France Offers the Best Health Care on Earth
Despite their meat-and-cream-rich diet augmented by alcohol and cigarettes, the French have been living much longer in recent years. Life expectancy now averages 84 years for women and 77 for men. In the past 10 years the number of people living over the age of 100 has doubled, with 15,459 people reaching the three-digit mark.
The low cost of health insurance and the superb quality of care meant that France romped to victory in the health category of International Living’s Quality of Life Index 2011. And the World Health Organization shares our view, naming France number one in their world health report. They say France provides the best overall health care system in the world. And for those who are paying into the French Social Security System, it’s a lot cheaper than taking out private health care plans (which North American retirees will have to do). Private medical insurance is mandatory for non-E.U. citizens wishing to take up residence in France.
Once you move to France, you may be able to transfer your health care plan to a French provider, or even to one of the many British companies that specialize in providing coverage for individual expatriates. This may prove cheaper: Costs depend on age and medical history, but if you’re in good health, monthly premiums average $125.
Private medical insurance generally covers hospital treatment, but under some plans you must fund the cost of doctor’s visits yourself. Others will reimburse around 75% of doctor’s fees. As with household insurance, the consular section of the U.S. Embassy can provide you with a list of English-speaking insurance agencies offering health coverage.
You could also join the Association of Americans Resident Overseas (website: www.aaro.org) and buy into their group plan.
The cost of a doctor’s care in France depends on whether you elect to see a médecin non conventionné–that is, a private doctor–or a médecin conventionné, a doctor who works within the French Social Security system. Note that, in France, doctors do make house calls. The cost is a little more than for an office visit and more still for a house call at night, on the weekends, or on a public holiday.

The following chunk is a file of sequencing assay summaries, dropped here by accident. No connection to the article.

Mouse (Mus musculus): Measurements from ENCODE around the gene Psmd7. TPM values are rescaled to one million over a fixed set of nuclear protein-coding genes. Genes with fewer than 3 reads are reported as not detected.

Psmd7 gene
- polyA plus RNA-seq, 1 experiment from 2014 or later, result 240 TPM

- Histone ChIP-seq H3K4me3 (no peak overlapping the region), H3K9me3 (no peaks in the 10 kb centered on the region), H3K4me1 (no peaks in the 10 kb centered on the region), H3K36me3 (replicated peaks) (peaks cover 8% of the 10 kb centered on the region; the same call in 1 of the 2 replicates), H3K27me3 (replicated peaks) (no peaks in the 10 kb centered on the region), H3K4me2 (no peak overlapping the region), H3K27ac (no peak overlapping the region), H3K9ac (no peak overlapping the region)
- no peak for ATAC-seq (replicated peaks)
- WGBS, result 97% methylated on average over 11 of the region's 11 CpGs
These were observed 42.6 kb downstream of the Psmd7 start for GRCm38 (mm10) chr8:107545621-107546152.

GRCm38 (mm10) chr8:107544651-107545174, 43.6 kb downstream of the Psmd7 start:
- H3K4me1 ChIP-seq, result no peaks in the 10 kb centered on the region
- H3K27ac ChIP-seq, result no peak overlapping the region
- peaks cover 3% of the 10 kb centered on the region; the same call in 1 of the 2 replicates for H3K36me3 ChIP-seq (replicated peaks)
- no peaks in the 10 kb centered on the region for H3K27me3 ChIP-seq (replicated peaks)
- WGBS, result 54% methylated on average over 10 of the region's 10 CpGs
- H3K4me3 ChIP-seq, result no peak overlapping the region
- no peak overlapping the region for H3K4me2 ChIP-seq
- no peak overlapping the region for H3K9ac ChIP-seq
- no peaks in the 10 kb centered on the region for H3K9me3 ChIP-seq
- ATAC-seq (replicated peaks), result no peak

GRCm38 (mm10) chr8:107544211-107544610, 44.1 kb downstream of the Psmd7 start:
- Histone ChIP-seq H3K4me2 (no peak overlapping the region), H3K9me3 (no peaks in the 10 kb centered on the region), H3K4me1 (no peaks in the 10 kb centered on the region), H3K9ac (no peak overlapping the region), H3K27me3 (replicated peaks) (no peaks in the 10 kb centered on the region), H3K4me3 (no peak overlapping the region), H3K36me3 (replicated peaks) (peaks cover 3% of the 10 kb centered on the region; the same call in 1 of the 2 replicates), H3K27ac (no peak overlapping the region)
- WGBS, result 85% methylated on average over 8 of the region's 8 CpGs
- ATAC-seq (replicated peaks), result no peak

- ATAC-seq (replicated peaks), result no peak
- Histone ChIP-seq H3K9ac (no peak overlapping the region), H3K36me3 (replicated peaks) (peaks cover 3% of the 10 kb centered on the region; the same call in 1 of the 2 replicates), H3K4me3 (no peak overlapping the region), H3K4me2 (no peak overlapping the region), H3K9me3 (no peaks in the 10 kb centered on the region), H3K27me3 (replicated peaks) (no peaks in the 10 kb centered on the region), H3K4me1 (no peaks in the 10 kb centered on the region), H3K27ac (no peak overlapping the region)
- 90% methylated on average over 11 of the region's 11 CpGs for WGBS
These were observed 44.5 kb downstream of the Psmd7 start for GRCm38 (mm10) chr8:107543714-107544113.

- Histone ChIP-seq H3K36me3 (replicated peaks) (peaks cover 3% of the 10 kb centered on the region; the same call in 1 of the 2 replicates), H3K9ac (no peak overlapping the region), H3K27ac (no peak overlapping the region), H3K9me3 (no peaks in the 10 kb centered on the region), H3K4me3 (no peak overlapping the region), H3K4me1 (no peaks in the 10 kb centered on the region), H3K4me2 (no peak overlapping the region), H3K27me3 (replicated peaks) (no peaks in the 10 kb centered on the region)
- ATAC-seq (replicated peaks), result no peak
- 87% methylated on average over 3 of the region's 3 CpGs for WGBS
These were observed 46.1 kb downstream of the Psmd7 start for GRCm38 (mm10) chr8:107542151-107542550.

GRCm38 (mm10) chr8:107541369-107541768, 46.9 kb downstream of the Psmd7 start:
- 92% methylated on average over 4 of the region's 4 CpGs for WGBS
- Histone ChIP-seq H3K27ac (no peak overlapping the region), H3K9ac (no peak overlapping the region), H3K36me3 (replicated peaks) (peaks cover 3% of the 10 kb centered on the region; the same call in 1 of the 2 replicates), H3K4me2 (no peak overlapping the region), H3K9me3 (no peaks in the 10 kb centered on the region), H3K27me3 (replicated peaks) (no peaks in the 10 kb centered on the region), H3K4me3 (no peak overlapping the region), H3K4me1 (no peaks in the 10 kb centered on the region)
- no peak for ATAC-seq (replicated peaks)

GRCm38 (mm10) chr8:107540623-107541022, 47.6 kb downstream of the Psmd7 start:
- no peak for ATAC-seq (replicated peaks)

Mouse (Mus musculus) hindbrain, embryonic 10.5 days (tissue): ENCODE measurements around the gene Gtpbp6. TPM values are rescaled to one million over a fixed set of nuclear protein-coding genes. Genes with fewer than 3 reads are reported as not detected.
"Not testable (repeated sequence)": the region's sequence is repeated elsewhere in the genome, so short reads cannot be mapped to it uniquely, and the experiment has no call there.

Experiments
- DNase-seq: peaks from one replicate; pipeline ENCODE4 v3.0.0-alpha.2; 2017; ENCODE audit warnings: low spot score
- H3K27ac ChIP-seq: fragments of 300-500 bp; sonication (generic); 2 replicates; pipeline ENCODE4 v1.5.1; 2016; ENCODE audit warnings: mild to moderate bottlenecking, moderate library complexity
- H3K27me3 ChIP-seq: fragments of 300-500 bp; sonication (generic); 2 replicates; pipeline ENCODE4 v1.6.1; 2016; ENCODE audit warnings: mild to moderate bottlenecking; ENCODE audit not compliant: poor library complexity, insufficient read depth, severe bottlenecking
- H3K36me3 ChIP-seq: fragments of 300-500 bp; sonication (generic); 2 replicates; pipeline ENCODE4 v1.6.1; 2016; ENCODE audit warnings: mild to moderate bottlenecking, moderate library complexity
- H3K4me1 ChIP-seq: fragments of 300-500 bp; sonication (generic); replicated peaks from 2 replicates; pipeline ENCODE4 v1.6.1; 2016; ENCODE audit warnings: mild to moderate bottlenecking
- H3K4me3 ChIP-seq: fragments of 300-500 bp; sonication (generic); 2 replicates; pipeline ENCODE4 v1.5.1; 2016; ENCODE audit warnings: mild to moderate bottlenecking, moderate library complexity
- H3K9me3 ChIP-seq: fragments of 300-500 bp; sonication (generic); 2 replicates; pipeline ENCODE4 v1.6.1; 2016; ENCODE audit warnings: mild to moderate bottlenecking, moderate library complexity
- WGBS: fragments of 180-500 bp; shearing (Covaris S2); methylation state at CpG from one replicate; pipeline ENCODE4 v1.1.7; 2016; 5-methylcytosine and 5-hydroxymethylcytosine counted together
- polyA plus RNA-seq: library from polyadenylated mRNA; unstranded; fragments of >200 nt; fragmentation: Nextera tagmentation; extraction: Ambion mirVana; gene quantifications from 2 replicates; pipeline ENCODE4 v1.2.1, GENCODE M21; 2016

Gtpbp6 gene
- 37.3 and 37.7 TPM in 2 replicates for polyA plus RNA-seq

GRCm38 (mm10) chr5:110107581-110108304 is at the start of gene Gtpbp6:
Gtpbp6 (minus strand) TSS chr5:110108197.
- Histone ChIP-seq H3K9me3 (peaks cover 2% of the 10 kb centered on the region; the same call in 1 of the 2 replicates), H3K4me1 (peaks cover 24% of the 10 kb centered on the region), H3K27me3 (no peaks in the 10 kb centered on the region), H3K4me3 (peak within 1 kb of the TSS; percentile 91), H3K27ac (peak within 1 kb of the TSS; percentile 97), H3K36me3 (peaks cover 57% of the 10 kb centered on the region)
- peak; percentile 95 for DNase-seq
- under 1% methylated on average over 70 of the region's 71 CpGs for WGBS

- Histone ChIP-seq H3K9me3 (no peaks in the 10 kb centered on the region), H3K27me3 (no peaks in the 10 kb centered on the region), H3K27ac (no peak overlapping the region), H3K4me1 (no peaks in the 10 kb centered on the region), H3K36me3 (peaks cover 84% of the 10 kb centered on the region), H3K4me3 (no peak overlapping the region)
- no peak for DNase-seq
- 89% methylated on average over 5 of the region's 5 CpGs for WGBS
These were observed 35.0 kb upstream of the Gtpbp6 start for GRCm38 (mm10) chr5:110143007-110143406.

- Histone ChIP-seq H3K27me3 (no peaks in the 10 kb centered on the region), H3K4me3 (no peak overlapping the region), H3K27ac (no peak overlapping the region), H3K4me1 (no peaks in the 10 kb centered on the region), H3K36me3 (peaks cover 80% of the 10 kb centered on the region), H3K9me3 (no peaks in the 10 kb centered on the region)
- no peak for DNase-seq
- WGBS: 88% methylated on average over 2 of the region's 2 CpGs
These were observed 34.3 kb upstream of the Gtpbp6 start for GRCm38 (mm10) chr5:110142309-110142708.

Also, in France, you have to pay the doctor in his office as soon as your visit is finished, rather than when he sends you a bill.
If you’re visiting the country and fall ill, you can ask for a doctor recommendation at the tourist office, a pharmacy, or at your hotel. Most professionals speak English. If all else fails, there’s always the embassy or consulate. Unless you’re really off the beaten track, the U.S. and Canadian embassies can provide you with contact numbers for English-speaking doctors in any particular area..
The conditions for reimbursement for medical expenses vary from hospital to hospital. Unless it’s an emergency, you should check into the reimbursement conditions before you are signed in for hospital treatment. For instance, your health care insurance policy may cover you for treatment only in a public hospital, not in a private clinic.
The French social security system covers treatment in public hospitals and clinics with conventionné status. You’ll be reimbursed 80% for treatment the first month and 100% thereafter. All surgical expenses are reimbursed 100%. Regardless of treatment and surgery costs, you’ll also be charged a non-reimbursable rate of approximately US$9.50 per day for bed occupancy. At private clinics with non-conventionné status, you’ll be able to reclaim only about 10% of your medical expenses.
*Prices as of 2013
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